that we can never be sure the field-worker didn't ask whether they knew it
          and got back something they'd heard on the radio by way of humoring the
          stranger!

          George Lewis first recorded it in May 1943 and Bethell certainly believed
          this was the first jazz recording.


          on 4/1/08 15:23, Robert Greenwood at robertgreenwood_54uk@... wrote:

          --- In RedHotJazz@yahoogroups.com <mailto:RedHotJazz%40yahoogroups.com> ,
          Howard Rye <howard@...> wrote:
          >
          > Me-too-ism in newsgroups is justifiably regarded as a waste of
          bandwidth,

          Point taken, but Scott's original e-mail was sent to the group as
          long ago as 2006, and now the book is available in a paperback
          edition and it is, as you say, Howard, one of the most important
          books ever written on jazz. Brothers ably demystifies a subject that
          has suffered from more romantic tosh than any other. I think this is
          the first time an author has rightly placed so much emphasis on so
          many of the right things such as the influx into New Orleans of
          African-Americans from the surrounding plantation areas bringing with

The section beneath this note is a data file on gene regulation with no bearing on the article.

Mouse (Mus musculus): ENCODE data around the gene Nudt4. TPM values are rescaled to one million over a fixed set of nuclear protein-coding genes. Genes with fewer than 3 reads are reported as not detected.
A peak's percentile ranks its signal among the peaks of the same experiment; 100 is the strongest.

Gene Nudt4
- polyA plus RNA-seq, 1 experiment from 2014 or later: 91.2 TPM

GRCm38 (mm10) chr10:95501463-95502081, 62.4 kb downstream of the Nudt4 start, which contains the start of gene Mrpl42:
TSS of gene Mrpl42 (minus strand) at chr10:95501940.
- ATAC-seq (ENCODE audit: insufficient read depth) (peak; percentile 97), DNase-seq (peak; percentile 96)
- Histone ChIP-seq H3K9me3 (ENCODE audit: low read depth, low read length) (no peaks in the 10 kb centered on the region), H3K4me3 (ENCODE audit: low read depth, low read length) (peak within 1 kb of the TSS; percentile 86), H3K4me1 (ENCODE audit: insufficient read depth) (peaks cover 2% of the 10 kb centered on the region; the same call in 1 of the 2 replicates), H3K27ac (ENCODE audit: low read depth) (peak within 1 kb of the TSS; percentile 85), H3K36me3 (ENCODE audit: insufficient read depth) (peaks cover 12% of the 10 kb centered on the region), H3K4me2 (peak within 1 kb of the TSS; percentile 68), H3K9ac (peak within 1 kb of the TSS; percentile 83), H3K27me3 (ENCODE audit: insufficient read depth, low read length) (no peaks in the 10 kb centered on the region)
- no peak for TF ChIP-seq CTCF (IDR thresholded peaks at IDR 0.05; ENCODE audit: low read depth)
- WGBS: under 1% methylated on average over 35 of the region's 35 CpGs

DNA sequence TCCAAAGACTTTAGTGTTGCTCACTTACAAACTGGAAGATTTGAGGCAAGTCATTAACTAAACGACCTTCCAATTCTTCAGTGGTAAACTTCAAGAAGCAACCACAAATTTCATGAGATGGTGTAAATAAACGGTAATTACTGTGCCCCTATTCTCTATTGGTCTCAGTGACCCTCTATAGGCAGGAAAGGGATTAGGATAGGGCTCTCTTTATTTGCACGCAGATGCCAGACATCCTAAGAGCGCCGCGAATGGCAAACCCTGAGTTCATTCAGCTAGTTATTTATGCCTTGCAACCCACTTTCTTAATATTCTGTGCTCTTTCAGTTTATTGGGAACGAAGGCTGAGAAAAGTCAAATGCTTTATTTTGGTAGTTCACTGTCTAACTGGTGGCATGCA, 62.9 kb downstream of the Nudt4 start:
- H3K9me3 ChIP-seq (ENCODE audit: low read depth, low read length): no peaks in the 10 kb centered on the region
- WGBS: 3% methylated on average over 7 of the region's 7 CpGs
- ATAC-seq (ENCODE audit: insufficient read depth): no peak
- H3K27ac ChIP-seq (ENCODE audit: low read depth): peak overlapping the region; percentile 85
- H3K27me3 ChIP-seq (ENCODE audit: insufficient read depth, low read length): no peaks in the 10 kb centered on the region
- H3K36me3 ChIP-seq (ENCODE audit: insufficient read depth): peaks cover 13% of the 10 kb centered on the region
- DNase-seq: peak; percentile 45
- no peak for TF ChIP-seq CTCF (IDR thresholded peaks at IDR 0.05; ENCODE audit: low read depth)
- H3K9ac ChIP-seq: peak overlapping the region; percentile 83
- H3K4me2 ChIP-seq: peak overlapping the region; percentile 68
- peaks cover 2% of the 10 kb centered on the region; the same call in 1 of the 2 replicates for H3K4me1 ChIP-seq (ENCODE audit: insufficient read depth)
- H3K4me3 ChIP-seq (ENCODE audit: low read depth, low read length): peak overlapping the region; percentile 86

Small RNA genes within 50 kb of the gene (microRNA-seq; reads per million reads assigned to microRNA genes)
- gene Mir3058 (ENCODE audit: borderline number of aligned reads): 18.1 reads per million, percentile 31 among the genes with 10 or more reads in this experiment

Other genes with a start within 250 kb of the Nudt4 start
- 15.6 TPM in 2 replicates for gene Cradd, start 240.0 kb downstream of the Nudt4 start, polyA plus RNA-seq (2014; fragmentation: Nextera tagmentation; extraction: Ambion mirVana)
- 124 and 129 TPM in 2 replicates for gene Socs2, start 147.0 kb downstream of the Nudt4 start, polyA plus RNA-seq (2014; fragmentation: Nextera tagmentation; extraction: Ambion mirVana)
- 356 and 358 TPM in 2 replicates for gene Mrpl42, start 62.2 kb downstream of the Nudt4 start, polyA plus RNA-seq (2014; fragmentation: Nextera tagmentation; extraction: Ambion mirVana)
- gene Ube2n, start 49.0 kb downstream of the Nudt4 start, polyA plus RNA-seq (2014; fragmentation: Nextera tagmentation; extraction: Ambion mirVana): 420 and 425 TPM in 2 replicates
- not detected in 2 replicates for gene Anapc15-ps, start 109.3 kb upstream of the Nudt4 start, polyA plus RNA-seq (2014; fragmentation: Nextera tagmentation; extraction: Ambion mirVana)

them their musical traditions. There are also excellent chapters on
          the creoles and the Canal Street Uptown/Downtown divide (both its
          preservation and its transgression), on the Baptist and Sanctified
          churches, on the brass bands, and on the fraternal clubs.
          The only solecism I have detected is where Brothers seems to think
          that a brass band in 1910 could have played Just a Closer Walk with
          Thee. Strangely, Tom Bethell's biography of George Lewis is cited in
          the bibliography and, in that book, Bethell discusses how JACWWT came
          to be incorporated into the repertoire. Wasn't this tune first
          recorded in the 1940s by Sister Rosetta Tharpe?
          Robert Greenwood





          Howard Rye, 20 Coppermill Lane, London, England, E17 7HB
          howard@...
          Tel/FAX: +44 20 8521 1098